Review by Kirby Farineau

Friday, June 19th  in Charlottesville, Virginia, the ornate walls of The Jefferson Theater resonated with the brilliant and exotic sounds of Rising Appalachia’s distinct blend of folk, soul, and world music. The last classification is not nearly fitting enough to describe how diverse and intricate the music that sisters Chloe Smith and Leah Song produce. Musical stylings from as far as Western Africa and Bulgaria and as close as the American south made for a show that had not a single repetitious moment.


Before the main act, Arouna Diarra took the stage with Rising Appalachia member Biko Casini to deliver a sweet opening set of African music. Using a series of strange and beautiful instruments such as the N’goni and the Balafon, they played a set of music inspired by the culture of Diarra’s home country: Burkina Faso.  Diarra and Casini’s performance had a curious enchantment to it. The presence and atmosphere presented through Diarra’s strange balafon melodies was effective in capturing the attention of the entire Jefferson theater. By the end of the set, the crowd had quickly transformed from a small band of curious onlookers near the front, to an entire sea of enamoured listeners.


With such a fantastic opening set, the crowd was buzzing in anticipation of what was to come, and were soon sated with the appearance of headliners Rising Appalachia. Immediately, the band extended a very laid back vibe. Leah Song, who did most of the talking to the audience, had a speaking voice that sort of lulled audience into a daze as they launched into their haunting first song “Caminando”. From this point on, the sisters of Rising Appalachia began giving context behind and devotions to every song they played, either using their art for delivering a social message, or simply offering an interesting story behind how they came to play the song. Whether it was an old bluesy love song they picked up on the streets of New Orleans, or a song devoted to the corrupt prison system, every tune got its own little intriguing preface.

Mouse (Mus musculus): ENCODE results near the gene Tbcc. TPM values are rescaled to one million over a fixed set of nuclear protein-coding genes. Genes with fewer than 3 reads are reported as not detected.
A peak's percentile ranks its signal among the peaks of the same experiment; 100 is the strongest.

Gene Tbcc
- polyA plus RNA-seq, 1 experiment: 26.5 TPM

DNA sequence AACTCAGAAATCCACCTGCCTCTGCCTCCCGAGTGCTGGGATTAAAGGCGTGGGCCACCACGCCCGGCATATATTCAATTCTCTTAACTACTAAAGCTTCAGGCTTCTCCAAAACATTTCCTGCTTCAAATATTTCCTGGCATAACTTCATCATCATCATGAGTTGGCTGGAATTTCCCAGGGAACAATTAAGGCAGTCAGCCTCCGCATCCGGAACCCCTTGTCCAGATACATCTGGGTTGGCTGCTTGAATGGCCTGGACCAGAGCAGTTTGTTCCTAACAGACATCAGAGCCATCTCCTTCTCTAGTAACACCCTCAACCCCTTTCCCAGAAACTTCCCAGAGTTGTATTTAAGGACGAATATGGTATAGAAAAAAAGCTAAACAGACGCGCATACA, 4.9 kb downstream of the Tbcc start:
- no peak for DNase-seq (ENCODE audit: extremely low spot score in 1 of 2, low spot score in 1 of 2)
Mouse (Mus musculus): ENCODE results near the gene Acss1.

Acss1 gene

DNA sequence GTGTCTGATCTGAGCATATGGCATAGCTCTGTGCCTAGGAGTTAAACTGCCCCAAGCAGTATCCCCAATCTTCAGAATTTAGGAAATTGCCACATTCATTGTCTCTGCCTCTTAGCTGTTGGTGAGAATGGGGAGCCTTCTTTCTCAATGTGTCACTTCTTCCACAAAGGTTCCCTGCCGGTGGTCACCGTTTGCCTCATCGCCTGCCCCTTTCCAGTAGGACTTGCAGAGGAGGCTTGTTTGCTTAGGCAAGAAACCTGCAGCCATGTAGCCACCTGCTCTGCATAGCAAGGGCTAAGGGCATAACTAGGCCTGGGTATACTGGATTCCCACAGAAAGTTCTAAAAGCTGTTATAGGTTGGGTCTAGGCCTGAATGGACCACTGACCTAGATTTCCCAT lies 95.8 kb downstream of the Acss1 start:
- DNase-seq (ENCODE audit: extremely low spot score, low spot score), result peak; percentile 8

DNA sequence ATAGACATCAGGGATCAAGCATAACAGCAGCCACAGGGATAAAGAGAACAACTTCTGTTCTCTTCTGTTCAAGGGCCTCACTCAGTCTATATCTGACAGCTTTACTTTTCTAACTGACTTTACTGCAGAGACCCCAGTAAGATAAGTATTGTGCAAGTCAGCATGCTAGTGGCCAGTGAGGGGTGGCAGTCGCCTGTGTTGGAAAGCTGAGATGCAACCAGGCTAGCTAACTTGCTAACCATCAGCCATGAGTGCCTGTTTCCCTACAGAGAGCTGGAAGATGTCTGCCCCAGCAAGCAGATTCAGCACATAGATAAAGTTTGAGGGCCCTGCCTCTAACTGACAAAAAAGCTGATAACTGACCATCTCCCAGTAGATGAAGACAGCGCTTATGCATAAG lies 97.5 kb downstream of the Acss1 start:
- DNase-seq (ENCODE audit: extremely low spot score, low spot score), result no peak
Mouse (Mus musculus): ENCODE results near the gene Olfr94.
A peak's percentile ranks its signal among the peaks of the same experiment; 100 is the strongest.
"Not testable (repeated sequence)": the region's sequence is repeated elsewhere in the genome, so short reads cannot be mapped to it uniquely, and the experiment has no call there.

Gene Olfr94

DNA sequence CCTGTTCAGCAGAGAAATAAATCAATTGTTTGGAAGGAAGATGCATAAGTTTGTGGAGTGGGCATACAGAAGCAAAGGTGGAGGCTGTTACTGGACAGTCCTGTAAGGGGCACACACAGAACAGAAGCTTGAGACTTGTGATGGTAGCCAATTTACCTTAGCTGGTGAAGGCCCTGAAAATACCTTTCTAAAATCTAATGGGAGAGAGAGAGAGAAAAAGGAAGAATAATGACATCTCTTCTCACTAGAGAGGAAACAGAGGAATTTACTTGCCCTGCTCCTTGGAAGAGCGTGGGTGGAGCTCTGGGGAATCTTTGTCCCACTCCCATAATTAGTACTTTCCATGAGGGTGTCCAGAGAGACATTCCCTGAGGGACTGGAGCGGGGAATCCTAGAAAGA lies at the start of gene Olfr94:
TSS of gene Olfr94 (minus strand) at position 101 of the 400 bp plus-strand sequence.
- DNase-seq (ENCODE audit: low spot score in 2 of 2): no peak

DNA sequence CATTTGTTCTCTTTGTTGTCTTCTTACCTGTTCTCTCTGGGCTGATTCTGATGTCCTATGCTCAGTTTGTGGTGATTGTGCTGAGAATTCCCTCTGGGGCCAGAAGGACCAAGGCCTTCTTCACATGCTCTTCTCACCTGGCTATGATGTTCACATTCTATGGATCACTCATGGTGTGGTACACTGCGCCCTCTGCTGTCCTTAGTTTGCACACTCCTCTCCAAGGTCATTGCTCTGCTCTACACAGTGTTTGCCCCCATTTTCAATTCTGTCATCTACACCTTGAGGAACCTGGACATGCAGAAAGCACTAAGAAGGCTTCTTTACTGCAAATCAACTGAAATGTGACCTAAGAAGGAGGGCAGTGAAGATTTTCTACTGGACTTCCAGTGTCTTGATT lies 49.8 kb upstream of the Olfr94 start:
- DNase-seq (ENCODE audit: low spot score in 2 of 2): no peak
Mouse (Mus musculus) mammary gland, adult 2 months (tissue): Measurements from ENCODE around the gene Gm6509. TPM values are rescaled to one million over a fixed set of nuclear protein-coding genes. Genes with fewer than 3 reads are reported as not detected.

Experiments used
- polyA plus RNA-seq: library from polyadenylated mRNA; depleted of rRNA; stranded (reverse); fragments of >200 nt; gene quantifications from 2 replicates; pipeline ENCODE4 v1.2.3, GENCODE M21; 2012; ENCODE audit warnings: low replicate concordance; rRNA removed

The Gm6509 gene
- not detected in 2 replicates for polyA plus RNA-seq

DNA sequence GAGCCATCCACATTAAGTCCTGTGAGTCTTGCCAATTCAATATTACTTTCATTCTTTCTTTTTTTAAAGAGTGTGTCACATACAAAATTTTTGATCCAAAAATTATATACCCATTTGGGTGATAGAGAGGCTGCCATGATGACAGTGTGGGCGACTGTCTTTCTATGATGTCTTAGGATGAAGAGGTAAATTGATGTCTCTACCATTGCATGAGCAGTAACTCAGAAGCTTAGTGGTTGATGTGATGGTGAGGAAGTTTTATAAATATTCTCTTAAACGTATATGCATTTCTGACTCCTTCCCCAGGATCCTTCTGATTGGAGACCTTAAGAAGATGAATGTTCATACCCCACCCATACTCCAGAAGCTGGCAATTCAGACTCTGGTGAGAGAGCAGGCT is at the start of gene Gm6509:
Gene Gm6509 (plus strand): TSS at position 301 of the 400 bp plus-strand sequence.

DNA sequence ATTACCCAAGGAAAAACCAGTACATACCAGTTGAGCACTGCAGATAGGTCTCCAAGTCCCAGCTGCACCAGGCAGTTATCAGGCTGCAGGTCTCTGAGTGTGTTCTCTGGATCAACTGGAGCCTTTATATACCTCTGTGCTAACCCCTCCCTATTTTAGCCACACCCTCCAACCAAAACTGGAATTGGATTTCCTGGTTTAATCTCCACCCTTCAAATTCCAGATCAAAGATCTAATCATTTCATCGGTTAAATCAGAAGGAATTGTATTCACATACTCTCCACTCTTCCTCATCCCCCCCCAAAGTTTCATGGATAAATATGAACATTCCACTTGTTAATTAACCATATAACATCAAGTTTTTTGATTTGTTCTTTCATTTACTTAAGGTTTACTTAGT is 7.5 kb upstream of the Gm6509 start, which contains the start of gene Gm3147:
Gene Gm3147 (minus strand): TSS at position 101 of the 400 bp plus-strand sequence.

Just as Arouna Diarra brought a series of instruments to play, so too Rising Appalachia displayed brilliant multi-instrumentalism. The band members constantly switched between banjos, violins, guitars, and even Celtic hand drums. There was one song where none of these were used, which was possibly the most gripping of the night. The sister’s told the tale of a Bulgarian a capella tune that they had learned in their travels abroad, and kindly requested silence as they launched into the beautiful chant. The band played their share of fun tunes as well, including the title track from their most recent album Wider Circles . The upbeat tunes elicited a bigger physical reaction from an audience than many mainstream artists. Standing on the higher level of the theater, one could see the entire joyous crowd bouncing and dancing to the infectious rhythms.


Rising Appalachia is an experience that Jefferson goers are not likely soon to forget. Their style, stories, and influence all make for a fantastic show, which is only likely to get better as they continue their travels around the world!